Here in the cozy little column of Queer Corner, we do our best to represent a diverse group of people with various experiences and plenty of their own opinions. However, Queer Corner is subject to human error like anything else. The fact of the matter is there are so many unique identities (that intersect with other identities) that it’s nearly impossible to do each one justice. When you talk about the issues for a particular kind of identity (sex and gender in this case), it’s difficult to leave out other issues that further complicate things such as race, socio-economic class, religion and education. If someone ignores the fact that these identities impact each other, then frankly they shouldn’t be talking about an identity at all.
That’s not to say we have to know every detail of how a Hispanic background might influence someone who is also queer. I just mean that in order to have a conversation, we have to be open to learning that there is a lot we do not understand and some things that we never will. Take me for instance – I’m totally and typically white. I won’t ever know what it’s like to experience discrimination due to my skin color. I am, however, trying to learn what implications different racial identities carry. It’s not about knowing everything, it’s about making a respectful effort to try, with the knowledge that you’ll probably screw up at one point or another.
In relation to queer identities, there is a ridiculous amount of labels from which to choose. Ever heard of “demi-boy”? What about “apogender” or “avirromantic?” Some terms are so obscure that many people prefer to use the umbrella term “queer” and leave their identity as that. My point is that everyone is different (duh) and this tucked-away column in The Colgate Maroon-News cannot possibly portray every experience of an LGBTQ person–though, if you’d like to share yours, let me know!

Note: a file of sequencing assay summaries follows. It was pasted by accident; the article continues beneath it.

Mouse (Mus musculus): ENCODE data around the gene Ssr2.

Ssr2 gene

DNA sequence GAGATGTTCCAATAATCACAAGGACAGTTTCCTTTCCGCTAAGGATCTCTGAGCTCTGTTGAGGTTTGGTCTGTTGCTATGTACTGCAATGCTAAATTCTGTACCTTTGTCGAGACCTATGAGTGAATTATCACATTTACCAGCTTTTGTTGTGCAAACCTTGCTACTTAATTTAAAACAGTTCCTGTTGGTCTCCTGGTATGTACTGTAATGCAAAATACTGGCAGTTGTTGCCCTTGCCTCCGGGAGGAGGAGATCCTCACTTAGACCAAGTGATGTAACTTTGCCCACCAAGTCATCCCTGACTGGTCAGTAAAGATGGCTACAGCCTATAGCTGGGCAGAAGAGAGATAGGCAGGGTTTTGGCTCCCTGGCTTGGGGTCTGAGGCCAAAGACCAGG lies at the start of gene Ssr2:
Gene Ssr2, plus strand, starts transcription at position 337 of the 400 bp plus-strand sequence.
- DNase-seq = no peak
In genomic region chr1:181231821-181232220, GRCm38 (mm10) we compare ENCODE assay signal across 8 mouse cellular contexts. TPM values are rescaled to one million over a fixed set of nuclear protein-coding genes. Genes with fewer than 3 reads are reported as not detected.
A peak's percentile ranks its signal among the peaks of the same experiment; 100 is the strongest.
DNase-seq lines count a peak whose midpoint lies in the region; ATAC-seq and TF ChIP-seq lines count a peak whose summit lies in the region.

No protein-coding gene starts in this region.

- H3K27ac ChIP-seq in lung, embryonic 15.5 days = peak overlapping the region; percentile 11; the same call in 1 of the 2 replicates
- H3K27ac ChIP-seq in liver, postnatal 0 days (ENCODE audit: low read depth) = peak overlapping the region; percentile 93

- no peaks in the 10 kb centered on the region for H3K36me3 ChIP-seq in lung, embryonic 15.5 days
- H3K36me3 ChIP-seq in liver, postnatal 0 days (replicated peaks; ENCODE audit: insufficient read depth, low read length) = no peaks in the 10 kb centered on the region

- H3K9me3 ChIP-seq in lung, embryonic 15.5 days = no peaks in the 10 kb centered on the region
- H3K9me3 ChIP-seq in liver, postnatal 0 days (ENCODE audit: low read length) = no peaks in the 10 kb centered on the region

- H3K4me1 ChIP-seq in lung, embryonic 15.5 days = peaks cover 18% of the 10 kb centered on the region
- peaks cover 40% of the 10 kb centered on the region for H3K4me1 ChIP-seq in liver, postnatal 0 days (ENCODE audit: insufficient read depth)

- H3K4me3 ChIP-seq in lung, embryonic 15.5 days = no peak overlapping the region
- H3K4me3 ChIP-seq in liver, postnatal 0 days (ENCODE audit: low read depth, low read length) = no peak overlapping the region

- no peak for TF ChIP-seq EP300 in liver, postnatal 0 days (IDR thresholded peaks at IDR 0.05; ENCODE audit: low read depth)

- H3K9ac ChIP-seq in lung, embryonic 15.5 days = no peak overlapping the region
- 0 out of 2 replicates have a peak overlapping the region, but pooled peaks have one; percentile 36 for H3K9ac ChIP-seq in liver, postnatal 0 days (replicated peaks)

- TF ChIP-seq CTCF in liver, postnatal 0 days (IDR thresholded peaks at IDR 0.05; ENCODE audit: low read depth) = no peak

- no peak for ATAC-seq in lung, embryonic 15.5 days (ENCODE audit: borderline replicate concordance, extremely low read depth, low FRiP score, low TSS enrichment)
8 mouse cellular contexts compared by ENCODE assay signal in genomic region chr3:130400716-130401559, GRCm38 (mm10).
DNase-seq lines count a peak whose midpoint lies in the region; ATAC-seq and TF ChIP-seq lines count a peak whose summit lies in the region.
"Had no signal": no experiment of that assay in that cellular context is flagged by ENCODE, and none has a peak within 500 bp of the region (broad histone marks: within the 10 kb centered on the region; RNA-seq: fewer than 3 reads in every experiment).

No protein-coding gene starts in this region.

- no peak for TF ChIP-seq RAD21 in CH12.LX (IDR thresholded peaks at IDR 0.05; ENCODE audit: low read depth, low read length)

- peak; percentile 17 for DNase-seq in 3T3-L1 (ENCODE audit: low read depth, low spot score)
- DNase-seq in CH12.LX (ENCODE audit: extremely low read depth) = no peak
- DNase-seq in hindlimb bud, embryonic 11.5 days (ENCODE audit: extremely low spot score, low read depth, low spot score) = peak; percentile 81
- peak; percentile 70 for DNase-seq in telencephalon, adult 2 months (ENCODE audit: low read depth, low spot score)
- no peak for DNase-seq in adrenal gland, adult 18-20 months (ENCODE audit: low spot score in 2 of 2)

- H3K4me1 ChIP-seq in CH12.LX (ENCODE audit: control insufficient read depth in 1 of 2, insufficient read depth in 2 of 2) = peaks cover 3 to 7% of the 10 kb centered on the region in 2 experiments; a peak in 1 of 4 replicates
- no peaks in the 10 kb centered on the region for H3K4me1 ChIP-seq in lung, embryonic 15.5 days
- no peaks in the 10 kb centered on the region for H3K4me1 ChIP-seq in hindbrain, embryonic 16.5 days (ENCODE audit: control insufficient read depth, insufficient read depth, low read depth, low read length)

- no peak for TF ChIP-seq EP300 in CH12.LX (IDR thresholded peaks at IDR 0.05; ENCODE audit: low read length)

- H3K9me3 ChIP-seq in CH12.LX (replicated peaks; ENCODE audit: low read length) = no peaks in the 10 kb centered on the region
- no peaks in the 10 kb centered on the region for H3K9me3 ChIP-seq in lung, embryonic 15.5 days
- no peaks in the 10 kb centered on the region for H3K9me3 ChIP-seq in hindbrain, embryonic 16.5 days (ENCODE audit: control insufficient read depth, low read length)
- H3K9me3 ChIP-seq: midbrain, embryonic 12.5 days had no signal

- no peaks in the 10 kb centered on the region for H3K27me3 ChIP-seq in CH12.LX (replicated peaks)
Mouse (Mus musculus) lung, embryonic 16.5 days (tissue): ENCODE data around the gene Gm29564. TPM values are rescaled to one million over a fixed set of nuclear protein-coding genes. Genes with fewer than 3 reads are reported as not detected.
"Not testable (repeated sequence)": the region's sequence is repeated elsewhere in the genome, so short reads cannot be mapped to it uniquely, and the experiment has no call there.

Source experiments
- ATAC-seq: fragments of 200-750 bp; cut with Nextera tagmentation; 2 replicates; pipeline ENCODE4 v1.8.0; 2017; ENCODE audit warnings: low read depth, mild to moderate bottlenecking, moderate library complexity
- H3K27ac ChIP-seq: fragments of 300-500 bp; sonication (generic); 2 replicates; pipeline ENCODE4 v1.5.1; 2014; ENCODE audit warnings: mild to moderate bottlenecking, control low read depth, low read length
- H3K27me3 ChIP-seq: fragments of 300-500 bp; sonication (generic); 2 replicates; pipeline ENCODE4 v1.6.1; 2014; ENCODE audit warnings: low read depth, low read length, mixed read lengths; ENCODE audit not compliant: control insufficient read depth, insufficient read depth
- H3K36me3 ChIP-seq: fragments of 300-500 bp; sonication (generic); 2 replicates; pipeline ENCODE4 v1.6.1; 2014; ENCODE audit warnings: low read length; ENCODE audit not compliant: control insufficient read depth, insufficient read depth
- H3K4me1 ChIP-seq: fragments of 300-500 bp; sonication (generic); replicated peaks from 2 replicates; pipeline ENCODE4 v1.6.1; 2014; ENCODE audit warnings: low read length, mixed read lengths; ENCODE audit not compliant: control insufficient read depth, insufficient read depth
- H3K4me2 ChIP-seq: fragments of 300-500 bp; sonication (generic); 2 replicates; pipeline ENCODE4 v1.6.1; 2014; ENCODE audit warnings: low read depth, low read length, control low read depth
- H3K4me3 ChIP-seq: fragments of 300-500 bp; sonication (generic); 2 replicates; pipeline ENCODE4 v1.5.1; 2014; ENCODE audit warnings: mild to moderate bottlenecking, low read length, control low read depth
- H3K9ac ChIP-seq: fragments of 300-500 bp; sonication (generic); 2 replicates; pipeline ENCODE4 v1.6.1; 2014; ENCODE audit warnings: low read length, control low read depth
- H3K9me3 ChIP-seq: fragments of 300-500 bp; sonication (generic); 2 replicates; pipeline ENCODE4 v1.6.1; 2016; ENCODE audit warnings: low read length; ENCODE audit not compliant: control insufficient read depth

On that same point, it’s not right to assume that asking one bisexual person to explain “what that really means” is going to be true for every person who identifies as bisexual. When I was at an LGBTQ conference last year, I participated in an activity that emphasized the different usages of a single term. Each person (there were probably 150 people) filled out a card with ratings on the infamous Kinsey scale of past and present attractions, how attracted you were to other specific genders, etc. We then turned in our cards and received a stranger’s card. Numbers were placed along the border of the room, and people would shift to whichever number corresponded to each question on the card. We then asked people to call out identities at each number. For example, there were separate people who labeled as bisexual, yet one had mostly heterosexual responses while the other was constantly in the middle. The use of labels is so subjective that knowing how someone identifies still tells you very little about that person.
There is a plethora of labels for people in the LGBTQ community. And while many people choose to use terms that are more common, every person’s experiences with their identity are unique.
Remember that LGBTQ and racial identities are not the only significant intersections though. Each person has their own set of identities that give them a unique perspective. There are so many combinations that the possibilities go to infinity … and beyond.